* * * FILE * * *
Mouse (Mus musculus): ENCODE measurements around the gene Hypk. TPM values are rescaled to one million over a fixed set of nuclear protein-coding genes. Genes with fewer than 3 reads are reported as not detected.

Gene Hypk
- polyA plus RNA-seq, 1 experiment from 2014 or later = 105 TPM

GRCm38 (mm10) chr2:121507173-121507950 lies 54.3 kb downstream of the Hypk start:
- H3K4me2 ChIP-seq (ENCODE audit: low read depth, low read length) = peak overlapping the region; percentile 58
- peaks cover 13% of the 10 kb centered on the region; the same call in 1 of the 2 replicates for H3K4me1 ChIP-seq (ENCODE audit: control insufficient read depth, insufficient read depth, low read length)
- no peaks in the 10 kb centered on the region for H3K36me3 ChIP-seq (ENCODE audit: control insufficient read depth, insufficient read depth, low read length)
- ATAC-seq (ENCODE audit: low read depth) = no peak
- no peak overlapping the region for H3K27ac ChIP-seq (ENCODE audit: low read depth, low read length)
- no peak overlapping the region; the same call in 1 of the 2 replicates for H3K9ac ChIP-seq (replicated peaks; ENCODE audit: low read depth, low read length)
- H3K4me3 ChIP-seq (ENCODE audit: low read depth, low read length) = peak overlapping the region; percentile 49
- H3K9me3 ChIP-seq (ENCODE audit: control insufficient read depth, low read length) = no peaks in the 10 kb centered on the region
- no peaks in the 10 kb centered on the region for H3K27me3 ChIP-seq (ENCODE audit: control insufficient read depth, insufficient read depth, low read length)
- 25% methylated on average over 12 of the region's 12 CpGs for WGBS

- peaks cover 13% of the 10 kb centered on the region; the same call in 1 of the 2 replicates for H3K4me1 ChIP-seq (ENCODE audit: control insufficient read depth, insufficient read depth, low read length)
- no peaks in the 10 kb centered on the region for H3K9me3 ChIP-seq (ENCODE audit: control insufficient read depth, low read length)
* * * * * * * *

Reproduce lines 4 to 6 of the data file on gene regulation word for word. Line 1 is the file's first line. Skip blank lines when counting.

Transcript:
GRCm38 (mm10) chr2:121507173-121507950 lies 54.3 kb downstream of the Hypk start:
- H3K4me2 ChIP-seq (ENCODE audit: low read depth, low read length) = peak overlapping the region; percentile 58
- peaks cover 13% of the 10 kb centered on the region; the same call in 1 of the 2 replicates for H3K4me1 ChIP-seq (ENCODE audit: control insufficient read depth, insufficient read depth, low read length)